An MLA network for scholars engaged in the study of representations of health, illness, and health professions.

TC Medical Humanities and Health Studies Forum election

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    Amanda Caleb

    Dear colleagues,

    My name is Amanda Caleb, and I am Professor of Medical Humanities at Geisinger Commonwealth School of Medicine, having previously served as founding director and Professor of Medical and Health Humanities and Professor of English at Misericordia University. Although formally trained in Victorian studies and at the intersections of literature, medicine, and science, I have expanded my interests to include contemporary health communication rhetoric and methodology, including the medicalization of social policies and modes of inclusion/exclusion.

    I have significant conference organization experience, having served as an area chair for the Popular Culture Association since 2015, organized and chaired panels for the Northeast MLA, and organized and hosted two conferences: an international conference on nineteenth-century science and literature in 2006 and a national conference on disability and arts in 2016 (co-organized with Ryan Weber). I currently serve as membership chair for the Health Humanities Consortium, as well as an academic advisor for the Maimonides Institute for Medical, Ethics, and the Holocaust and on the steering committee for the International Chair in Bioethics, Department of Bioethics and the Holocaust. I have received two NEH grants for my work in the health humanities, one to revise Misericordia University’s Medical and Health Humanities curriculum and one to develop a lecture series on COVID-19 and the Humanities ( and a podcast on contemporary issues in the health humanities ( I have published and presented widely in the health humanities and gave one of the keynote addresses for the 2020 Medicine, Humanity, and Media conference.

    I am running for the TC Medical Humanities and Health Studies Forum because I am interested in contributing to the continued development of our field, particularly as the field and its practitioners negotiate shared spaces of inquiry, and I believe my experience would contribute to the field’s growth. As someone who entered our emerging field nearly two decades ago and who, until recently, occupied a joint appointment, I am personally familiar with how interdisciplinary creates both great opportunities and significant challenges in subject matter and methodology. Erin Lamb and Craig Klugman’s Research Methods in Health Humanities (2019) is an important starting point to these conversations about methodology, but more development is needed, particularly as we continue to think broadly about the health humanities and its role both in and outside academia. For instance, Lise Saffran’s 2014 call for a public health humanities has not been answered sufficiently; this subfield is ripe for development, particularly in light of structural inequities and social justice. I imagine rich opportunities for this Forum to investigate these spaces of inquiry and think critically about how the health humanities can contribute to addressing such equities through activism and action. The health humanities can continue its important work within a public space, situating health as an imperative that needs to be studied and advocated for. What I hope to contribute to this Forum is not just a continued support for academic inquiry but also a concerted effort to bring the health humanities to the public and act for the public.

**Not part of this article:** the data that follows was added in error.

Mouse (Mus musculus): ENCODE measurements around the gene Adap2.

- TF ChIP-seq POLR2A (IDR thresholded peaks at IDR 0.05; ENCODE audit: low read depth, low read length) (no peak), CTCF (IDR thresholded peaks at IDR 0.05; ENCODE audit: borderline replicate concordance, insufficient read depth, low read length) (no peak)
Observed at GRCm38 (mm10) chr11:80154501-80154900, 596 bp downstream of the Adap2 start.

While I hope to serve you on this Forum, I also believe Bassam Sidiki would be an excellent member of the Forum and will help develop the field in a global light. I believe either of us would serve your interests well. If you have any questions for me about my experience, research, or anything else, please do not hesitate to contact me at: Thank you for your consideration.

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